Following victory over Saul Alvarez - Just how good is Floyd Mayweather?

An easy win over Alvarez earned the champ $3.46m per round, but leaves the big question still unanswered, says Steve Bunce

It was not even close on Saturday night at the MGM in Las Vegas when Floyd Mayweather expertly tamed Saul Alvarez over 12 repetitive rounds to claim a couple of pure gold light-middleweight world title belts.

Mayweather made $19,213 per second, cleared $3.4m per round and collected a record guarantee of $41.5m (£26m) when he improved his record to 45 fights without defeat. He also raised a few questions after his punches took Alvarez to the very tipping point of quitting and the main two are: how good is he and who is next?

“I could have pressed it and got the late stoppage but experience played a major key,” Mayweather said at the end of a fight that had the type of crossover appeal that has eluded the sport since Mike Tyson’s best and worst days. However, the brutal truth is that Tyson delivered something easily digestible in his controversies and violence, but Mayweather is far more difficult to understand because of his aversion to risk. There was a clear sense of confusion inside the arena on Saturday night and the crowd became less vocal as Mayweather won without too much glitz. Some veteran Vegas hacks insisted that the crowd was too “white collar” to appreciate the fight, claiming the traditional fans had packed the city’s sold-out big screenings, where 25,000 watched for $100 each.

In the hours after the fight Alvarez looked like a man who would gladly have traded the cash for what Mayweather had robbed him of during the 36-minute boxing lesson. The Mexican, who lost his unbeaten record, is only 23 but he looked desolate as he slumped through the obligatory post-fight search for an answer to the Mayweather enigma.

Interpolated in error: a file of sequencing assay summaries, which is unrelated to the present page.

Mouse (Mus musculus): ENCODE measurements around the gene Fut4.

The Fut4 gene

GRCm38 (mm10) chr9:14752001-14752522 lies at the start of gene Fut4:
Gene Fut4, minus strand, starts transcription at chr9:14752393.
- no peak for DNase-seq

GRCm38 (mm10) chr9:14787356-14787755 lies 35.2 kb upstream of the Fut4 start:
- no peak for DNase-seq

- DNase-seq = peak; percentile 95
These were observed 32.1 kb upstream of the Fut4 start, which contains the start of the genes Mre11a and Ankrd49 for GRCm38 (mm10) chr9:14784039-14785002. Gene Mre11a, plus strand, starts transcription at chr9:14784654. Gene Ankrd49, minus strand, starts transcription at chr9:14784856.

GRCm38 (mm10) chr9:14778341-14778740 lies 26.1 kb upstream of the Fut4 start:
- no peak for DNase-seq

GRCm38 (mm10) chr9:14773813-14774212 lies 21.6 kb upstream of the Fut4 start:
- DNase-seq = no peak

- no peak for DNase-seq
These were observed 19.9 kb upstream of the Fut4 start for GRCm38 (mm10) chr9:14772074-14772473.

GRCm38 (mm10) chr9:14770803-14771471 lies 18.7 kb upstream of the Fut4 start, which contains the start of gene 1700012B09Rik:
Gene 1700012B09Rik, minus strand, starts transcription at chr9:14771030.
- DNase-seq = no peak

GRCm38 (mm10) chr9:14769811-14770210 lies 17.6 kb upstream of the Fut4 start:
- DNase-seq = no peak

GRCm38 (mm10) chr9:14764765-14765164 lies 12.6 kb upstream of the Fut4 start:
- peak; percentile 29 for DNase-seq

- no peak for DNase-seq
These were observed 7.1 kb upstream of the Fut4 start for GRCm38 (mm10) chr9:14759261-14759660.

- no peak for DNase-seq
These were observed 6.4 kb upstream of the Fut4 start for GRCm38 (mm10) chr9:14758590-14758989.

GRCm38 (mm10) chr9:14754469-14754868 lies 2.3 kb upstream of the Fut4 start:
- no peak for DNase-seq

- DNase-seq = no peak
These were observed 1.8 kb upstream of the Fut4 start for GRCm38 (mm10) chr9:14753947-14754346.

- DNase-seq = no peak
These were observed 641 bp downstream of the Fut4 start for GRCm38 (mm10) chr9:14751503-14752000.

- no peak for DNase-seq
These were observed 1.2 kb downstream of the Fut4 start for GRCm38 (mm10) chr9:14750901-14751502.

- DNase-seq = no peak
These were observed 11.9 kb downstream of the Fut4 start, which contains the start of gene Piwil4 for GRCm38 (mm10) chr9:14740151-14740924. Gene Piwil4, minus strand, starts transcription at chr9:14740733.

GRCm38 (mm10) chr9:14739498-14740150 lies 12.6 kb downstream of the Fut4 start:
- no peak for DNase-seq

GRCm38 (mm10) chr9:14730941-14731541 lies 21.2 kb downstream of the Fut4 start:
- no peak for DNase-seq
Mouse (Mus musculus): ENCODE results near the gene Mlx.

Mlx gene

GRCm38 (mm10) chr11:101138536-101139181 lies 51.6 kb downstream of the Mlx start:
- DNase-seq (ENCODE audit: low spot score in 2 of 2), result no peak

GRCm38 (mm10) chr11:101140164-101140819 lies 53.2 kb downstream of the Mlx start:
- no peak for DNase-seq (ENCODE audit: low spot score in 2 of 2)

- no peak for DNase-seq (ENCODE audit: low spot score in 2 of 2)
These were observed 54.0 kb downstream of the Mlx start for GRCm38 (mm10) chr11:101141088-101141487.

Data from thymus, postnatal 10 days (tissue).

“I didn’t know how to get to him,” admitted Alvarez. “It’s as simple as that and the frustration was getting to me in there.” It is the latest typical dejected, savage and pitiless assessment from one of Mayweather’s broken opponents; it has become a familiar lament, a weary offering in the fading glow of a losing fight. It is also a lame excuse for a seasoned prizefighter to use, knowing that he is about to trouser in excess of $12m. Mayweather took his heart and that is a pact that no fighter agrees to.

Alvarez was, let us not conceal the truth, poor and came close in my opinion to walking away during the fight in what would have been a spectacular repeat of what the great Roberto Duran did in his rematch with Sugar Ray Leonard in 1980. Duran simply waved it off, uttered the deathless cry of “no mas” in round eight and walked to his corner; Leonard was not hurting Duran but the iconic Panamanian simply could not get close enough to connect. On Saturday I saw that same look of total hatred a couple of times on Alvarez’s broken face as he found his heavy legs in bad positions and was made to look clueless for most of the fight.